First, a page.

Access Linux Workstation by Hostname on a Windows Network

Most users of linux based laptops will encounter this issue at one point or another. You bring your laptop into a rudimentary residential Windows based network composed of 3 or 4 machines and a router that acts as a gateway and DHCP. All the networked machines can ping each other by their hostnames even though there is no central DNS server (and the router is not set up for it). Your linux machines hostname however will be all but invisible to the windows boxes, even though they will have no problems pinging your IP. Why? Windows boxes broadcast their hostnames using NetBios protocol. If you want to join in the fun, you have to do the same. Fortunately it’s easy. First download samba:

sudo aptitude install samba

Once it is installed and running, edit /etc/samba/smb.conf and put following lines in somewhere in Global Settings section:

workgroup = your_workgtoup
netbios name = your_hostname

The last line is the one that makes the magic happen. You may need to restart samba for the settings to take place. In my case, windows boxes started seeing my linux machine as soon as I saved and closed the smb.conf file. :)
Of course this only works on a regular windows workgroup. If you are working in a windows domain (especially an Active Directory domain) hings get more difficult. Here is all the steps I took to make my linux box visible on the network:

  1. Added following lines to /etc/samba/smb.conf:
    netbios name = your_hostname
    workgroup = your_short_domain_name
    realm = your_full_domain_name.com
    password server = 1.1.1.1
    security = ads
  2. Logged into the Domain Controller (DC) and added a new computer in Active Directory with the same name as my linux box:

    New Computer

  3. Back on linux box I joined the windows domain:
    net ads join -U Administrator
  4. I went back to the DC and checked the entry for my computer – it correctly recognized OS as samba:

    Computer Properties

  5. Added following line to /etc/dhcp3/dhclient.conf to ensure that the host name is sent to the DHCP server every time I renew the lease:
    send host-name "my_hostname";
  6. I went back to the DC and configured the DHCP server to always update DNS records for connecting machines even without being asked:

    DHCP DNS Configuration

  7. Finally, I dropped connection via ifdown, renewed DHCP lease and brought the network up via ifup
  8. Next I went back to the DC and verified that my hostname was added to the local DNS. It should get updated every time you negotiate DHCP lease.

After all that meddling I finally was able to ping my linux box by hostname from machines that were joined to the domain, as well as a windows laptop that was sitting outside the domain but on the same network. It worked using both the short hostname, as well as the hostname.mydomain.com format.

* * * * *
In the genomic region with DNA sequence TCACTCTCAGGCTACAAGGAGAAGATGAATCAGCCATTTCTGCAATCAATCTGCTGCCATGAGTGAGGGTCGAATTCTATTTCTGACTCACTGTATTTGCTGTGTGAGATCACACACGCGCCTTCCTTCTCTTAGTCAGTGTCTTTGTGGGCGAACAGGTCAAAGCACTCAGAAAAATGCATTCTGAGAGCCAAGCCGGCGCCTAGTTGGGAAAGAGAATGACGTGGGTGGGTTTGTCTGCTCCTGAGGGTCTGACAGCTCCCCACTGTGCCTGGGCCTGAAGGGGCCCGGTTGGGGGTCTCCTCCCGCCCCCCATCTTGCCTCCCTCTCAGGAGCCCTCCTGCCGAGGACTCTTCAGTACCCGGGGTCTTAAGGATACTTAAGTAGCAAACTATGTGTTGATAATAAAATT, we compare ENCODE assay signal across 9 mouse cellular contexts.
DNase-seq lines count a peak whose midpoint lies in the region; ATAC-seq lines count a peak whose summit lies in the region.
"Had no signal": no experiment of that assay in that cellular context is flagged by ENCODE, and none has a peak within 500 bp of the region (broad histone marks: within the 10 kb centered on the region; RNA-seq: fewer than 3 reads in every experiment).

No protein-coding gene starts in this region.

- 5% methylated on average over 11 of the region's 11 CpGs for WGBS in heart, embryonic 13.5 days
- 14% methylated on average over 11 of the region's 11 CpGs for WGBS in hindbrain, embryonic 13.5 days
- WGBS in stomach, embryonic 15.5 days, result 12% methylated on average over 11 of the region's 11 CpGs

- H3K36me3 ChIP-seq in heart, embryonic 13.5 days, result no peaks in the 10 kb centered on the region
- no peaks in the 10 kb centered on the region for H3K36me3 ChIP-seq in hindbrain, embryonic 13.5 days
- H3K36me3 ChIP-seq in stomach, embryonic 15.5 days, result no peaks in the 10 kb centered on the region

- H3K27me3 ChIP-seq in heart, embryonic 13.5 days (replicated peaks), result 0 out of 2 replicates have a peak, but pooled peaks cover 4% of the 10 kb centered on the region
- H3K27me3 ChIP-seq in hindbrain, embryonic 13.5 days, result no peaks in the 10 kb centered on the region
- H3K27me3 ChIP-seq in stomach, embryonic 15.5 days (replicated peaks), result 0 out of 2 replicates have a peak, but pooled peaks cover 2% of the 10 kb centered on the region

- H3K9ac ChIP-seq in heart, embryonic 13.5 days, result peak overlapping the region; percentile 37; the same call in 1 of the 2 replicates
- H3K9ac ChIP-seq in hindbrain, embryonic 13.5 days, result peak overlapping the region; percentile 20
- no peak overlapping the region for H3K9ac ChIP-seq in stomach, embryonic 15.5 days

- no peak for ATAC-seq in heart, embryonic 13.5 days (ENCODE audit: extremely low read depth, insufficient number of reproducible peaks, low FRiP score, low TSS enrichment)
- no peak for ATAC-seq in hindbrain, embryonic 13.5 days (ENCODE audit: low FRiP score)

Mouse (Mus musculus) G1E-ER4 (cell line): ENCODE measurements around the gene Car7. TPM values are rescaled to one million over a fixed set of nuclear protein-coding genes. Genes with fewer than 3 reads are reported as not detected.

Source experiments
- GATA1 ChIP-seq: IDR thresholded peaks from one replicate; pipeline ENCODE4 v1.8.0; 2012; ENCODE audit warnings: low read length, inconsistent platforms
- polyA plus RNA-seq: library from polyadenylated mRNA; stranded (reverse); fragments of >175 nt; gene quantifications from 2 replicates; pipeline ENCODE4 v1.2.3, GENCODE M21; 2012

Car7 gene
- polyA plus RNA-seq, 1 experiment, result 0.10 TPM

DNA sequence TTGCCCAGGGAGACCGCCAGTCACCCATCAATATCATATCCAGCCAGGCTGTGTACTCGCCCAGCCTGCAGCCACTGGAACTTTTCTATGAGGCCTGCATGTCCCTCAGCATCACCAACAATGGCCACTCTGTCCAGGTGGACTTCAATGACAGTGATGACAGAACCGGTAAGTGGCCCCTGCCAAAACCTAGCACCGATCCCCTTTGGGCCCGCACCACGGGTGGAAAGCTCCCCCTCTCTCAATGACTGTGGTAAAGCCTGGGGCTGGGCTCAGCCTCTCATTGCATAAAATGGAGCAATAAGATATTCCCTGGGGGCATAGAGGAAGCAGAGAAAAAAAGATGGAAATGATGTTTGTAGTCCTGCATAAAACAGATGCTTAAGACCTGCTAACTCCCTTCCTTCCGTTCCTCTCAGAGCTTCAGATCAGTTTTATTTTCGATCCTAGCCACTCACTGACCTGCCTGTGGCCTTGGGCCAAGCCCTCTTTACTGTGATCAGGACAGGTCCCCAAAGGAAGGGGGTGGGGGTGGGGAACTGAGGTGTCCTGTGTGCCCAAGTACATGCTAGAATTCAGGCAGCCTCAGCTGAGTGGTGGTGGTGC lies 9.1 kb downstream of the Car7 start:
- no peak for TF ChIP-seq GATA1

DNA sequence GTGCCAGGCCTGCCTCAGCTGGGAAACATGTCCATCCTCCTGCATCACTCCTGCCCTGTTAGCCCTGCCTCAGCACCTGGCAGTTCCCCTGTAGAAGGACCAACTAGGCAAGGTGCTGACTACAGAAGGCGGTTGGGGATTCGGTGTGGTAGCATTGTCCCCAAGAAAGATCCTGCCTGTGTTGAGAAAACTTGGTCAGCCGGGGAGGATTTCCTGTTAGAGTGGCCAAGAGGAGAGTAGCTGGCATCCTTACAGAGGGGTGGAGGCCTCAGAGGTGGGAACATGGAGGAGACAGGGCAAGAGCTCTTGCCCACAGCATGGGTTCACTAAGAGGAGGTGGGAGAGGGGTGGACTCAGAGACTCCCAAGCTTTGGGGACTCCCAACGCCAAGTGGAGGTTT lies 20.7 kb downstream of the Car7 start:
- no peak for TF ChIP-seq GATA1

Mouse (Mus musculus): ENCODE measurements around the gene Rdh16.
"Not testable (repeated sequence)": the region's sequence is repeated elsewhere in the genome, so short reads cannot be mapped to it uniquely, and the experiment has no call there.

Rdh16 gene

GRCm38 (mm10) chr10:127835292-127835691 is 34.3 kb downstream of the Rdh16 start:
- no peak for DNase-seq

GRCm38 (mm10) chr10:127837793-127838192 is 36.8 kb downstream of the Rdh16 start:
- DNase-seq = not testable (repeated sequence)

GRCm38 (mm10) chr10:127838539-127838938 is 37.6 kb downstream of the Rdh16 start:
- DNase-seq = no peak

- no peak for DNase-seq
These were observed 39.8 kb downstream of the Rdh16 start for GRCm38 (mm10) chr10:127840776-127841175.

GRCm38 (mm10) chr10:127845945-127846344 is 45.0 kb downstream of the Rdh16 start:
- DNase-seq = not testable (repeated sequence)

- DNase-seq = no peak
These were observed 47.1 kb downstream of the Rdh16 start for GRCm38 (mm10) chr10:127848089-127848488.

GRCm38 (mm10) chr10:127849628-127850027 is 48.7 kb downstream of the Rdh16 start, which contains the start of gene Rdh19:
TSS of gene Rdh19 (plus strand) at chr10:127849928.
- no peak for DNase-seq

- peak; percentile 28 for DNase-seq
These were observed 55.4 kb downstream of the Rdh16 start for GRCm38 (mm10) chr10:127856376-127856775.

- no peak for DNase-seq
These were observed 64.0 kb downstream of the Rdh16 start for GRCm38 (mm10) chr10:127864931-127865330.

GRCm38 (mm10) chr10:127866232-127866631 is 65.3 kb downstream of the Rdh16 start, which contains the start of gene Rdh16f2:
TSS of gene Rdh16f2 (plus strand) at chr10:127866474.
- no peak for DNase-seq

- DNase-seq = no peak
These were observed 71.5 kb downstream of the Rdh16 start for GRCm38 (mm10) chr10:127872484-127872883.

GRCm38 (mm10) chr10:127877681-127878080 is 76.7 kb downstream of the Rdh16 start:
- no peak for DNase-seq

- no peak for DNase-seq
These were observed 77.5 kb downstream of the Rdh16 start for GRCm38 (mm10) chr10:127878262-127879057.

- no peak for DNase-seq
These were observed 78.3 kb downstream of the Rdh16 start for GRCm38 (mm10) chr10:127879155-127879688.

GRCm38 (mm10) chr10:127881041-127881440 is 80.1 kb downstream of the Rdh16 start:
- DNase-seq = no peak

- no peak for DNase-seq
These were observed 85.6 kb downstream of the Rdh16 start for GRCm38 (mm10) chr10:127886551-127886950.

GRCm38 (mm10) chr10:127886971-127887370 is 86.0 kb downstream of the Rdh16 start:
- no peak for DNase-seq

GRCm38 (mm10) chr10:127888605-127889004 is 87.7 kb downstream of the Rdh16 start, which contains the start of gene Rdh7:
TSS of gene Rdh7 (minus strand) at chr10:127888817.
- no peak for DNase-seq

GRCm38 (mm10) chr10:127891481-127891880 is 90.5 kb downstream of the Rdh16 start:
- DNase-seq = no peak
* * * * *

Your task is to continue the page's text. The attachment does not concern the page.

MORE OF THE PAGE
Note that when you find yourself in that ad-hoc unorganized windows network again, you still should be visible because of that netbios name parameter in smb.conf

[tags]linux, ubuntu, hostname, samba, smb.conf, dhcp, dns, domain, active directory, ads, server, dhclinent.conf, ping[/tags]

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3 Responses to Access Linux Workstation by Hostname on a Windows Network

  1. ths UNITED KINGDOM Mozilla Firefox Windows Terminalist says:

    a minor typo: dhc_l_ient.conf

    why would I take that hassle and install samba server just to be visible? I’d rather add a DNS service and let DHCP/DNS take care of it all. Then WINS will resolve netbios names by querying DNS (assuming that netbios name equals DNS hostname).

    Samba will pick up changes to smb.conf after at most 1 minute or you can force a reload of smb.conf with kill -HUP (-1) to the parent smbd process (the one with ppid==1).

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  2. Luke Maciak UNITED STATES Mozilla Firefox Ubuntu Linux says:

    Thanks! I fixed it.

    Oh, and if you are working in primarily Windows network having samba around might be a good idea. If I want to I can set up samba shares and make it available. And I think smbfs depends on samba – and that’s what I use to mount windows network shares on my machine.

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  3. Mehdi Karamnejad ISLAMIC REPUBLIC OF IRAN Safari Windows says:

    [quote post="1984"]why would I take that hassle and install samba server just to be visible?[/quote]
    when u have a problem like mine! check this out
    there are over 100 windows stations on a network ,they are all one subnet and all work with netbios names! there is no dns server and if there is you are not authorised to use dns server,not for performance reasons you decide to migrate one of servers from windows to linux,from now on you have no name in those stupid windows stations! :D here this hint will blast! thanks man

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